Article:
Microplinthus khandbariensis Meregalli

Meregalli, Massimo, 2020, Revision of the Nepalese genus Microplinthus Zherichin, 1987 (Coleoptera: Curculionidae: Molytinae), with description of 25 new species, Zootaxa 4794 (1), pp. 1-63: 30

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Microplinthus khandbariensis Meregalli

n. sp.

Microplinthus khandbariensis Meregalli   n. sp.

http://zoobank.org/ urn:lsid:zoobank.org:act:00B86FEE-F501-49D7-A370-6818D473D9AF

Fig. 14 View FIGURE 14

Material examined: Holotype ♂. “ NEPAL. Khand- / bari District // above Sheduwa [= Seduwa, 27°34’N 87°15’E] / 3000 m 31.III / 1.IV.1982 / A. & Z. Smetana // H. & A. Howden / Collection” ( CMNC). GoogleMaps  

Paratypes: same data as the holotype, 1♀ ( CMNC); “ NEPAL. Khand- / bari District // above Tashigaon [= Tashi Gaon, 27°38’N 87°12’E] / 3200 m 8.IV.1982 / A. & Z. Smetana // H. & A. Howden / Collection” 1♂ ( MER) GoogleMaps   .

Diagnostic description. Length 4.47 mm, body oval, integument reddish on rostrum and legs and dark reddish on pronotum and elytra, rather glossy. Vestiture composed of sparse short slender setae, appressed to integument, also on elytra. Rostrum stout, weakly broadened apicad, dorsal sides linearly convergent, in lateral view dorsum regularly curved, not more thickened or curved basad, junction with head very slightly concave; in dorsal view punctures small, irregularly aligned, often individually impressed and spaced, longitudinal interspaces among punctures forming narrow, moderately distinct glossy lines; apical part, from slightly beyond antennal insertion to apex, smooth. Antennal scape slender, regularly thickened apicad; funicle antennomeres 1 and 2 slender, 2 about 3 times as long as wide and slightly longer than 1; 3–7 globose, 7th larger than previous and setose; club broadly oval. Eye large, acutely pointed in its lower part, with about 45 ommatidia. Pronotum as long as wide, sides distinctly and regularly curvilinear, apical margin in lateral view almost straight; median keel sharp and distinct for almost entire dorsum, excepting near base; punctures round, dense, deeply impressed, margins of the punctures linear, uniformly raised on the entire perimeter of punctures, in dorso-lateral area interspaces in part more sharply raised on external part, with some smooth, unpunctured glossy areas. Elytra oval, odd intervals with barely distinct low humps or punctured granules, even intervals almost flat; striae with distinct round to subrectangular punctures, isolate, interspaces as long as punctures, often with a trace of small granules between the punctures. Femur slender, scarcely thickened medially, inner tooth scarcely developed; tibia slender, apex rounded, not obliquely cut along the outer margin; claws with sharp, well developed inner teeth. Ventrites 2–5 moderately and regularly restricted on sides, 1 and 2 with dense round punctures, denser on 1 and more spaced on 2; 3–4 with a single row of horizontally aligned punctures; 5 densely punctured. Penis flat in basal half, then strongly curved downwards, lateral sides in dorsal view weakly curvilinear, maximum width slightly after midlenght towards apex, linearly convergent to acute, long prominent apical lamella. Female sternum VIII short, apodeme not distinct, arms not joined basally, branches shirt, perpendicular to plate, arms separated from base, shortly curved laterally, lamina as long as wide, sclerotized part slightly convergent apicad.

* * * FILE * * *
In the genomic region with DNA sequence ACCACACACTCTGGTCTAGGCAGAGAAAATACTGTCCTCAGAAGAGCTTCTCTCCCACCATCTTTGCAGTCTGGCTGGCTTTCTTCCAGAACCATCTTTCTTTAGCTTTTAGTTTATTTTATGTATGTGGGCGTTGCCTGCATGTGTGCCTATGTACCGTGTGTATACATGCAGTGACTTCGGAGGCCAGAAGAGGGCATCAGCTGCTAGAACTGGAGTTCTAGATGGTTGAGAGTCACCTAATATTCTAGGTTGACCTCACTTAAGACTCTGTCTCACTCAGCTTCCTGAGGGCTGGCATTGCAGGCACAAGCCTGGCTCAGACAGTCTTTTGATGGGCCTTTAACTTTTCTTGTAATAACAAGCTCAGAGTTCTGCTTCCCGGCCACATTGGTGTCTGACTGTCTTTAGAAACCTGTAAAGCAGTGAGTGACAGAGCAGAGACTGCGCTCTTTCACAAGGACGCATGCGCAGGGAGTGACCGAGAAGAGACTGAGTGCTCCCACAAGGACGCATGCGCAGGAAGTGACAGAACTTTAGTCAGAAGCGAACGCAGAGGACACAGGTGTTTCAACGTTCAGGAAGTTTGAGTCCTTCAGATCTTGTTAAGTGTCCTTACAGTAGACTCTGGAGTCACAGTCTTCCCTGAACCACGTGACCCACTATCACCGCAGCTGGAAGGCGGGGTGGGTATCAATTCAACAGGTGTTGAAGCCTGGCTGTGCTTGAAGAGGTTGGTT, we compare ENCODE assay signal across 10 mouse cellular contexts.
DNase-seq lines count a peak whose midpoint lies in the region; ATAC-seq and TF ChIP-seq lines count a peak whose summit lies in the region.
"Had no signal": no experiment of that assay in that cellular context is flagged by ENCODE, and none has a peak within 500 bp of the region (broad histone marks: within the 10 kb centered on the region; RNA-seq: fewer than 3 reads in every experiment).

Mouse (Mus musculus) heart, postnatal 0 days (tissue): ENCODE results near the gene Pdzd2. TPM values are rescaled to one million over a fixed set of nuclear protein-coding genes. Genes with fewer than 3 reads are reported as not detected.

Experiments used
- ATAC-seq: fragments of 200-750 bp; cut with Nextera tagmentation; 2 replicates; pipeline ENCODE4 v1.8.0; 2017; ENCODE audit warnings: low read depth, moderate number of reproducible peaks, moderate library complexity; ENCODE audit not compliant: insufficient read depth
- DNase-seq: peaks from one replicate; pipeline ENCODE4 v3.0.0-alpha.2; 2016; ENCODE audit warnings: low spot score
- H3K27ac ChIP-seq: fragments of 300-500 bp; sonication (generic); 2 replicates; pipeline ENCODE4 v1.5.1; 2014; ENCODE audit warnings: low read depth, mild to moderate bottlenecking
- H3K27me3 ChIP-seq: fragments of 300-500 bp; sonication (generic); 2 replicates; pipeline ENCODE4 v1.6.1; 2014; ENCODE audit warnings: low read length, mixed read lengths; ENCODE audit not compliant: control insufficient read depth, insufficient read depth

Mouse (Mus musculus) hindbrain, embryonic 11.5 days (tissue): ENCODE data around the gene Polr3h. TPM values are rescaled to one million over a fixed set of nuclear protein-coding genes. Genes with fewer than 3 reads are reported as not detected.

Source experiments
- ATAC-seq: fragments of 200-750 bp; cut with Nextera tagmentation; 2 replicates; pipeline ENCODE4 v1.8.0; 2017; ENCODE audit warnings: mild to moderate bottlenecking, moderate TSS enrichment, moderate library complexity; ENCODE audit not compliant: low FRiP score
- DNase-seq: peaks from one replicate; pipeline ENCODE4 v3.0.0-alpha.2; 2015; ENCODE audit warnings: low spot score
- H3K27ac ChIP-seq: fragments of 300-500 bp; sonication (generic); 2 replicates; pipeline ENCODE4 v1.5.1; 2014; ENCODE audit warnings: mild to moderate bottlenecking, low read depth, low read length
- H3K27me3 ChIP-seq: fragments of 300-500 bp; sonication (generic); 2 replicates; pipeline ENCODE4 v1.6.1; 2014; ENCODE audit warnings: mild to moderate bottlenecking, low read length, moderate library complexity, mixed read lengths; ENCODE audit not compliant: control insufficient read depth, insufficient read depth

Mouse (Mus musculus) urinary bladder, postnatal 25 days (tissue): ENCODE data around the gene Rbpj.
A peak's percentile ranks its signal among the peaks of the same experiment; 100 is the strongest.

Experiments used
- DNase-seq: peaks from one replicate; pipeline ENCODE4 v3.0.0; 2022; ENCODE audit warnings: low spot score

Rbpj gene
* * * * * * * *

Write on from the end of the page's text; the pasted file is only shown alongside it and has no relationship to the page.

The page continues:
Variation. The three specimens exhibit little variation. Body size varies between 4.36 and 4.68 mm.

Differential remarks. The species that live in proximity are M. arunensis   , M. koshianus   and M. sherpa   . All these species have brownish or dark brownish integument. See description of M. arunensis   for differentiation with that species; M. koshianus   has pronotum prominent above head and rostrum strongly curved, thickened basad and tapered apicad. Microplinthus sherpa   has penis and female sternum VIII completely different (see illustrations) and pronotum densely and irregularly sculptured, with anterior margin prominent above head. Microplinthus parbatensis   and M. schawalleri   have reddish integument, and differ at first sight in the highly raised elytral setae.

Origin of the name. This name derives from the district of Khandbar, in eastern Nepal.

Distribution. Eastern Nepal, found in the mountains on the west of the Arun valley, in Khandbari district ( Fig. 30 View FIGURE 30 ).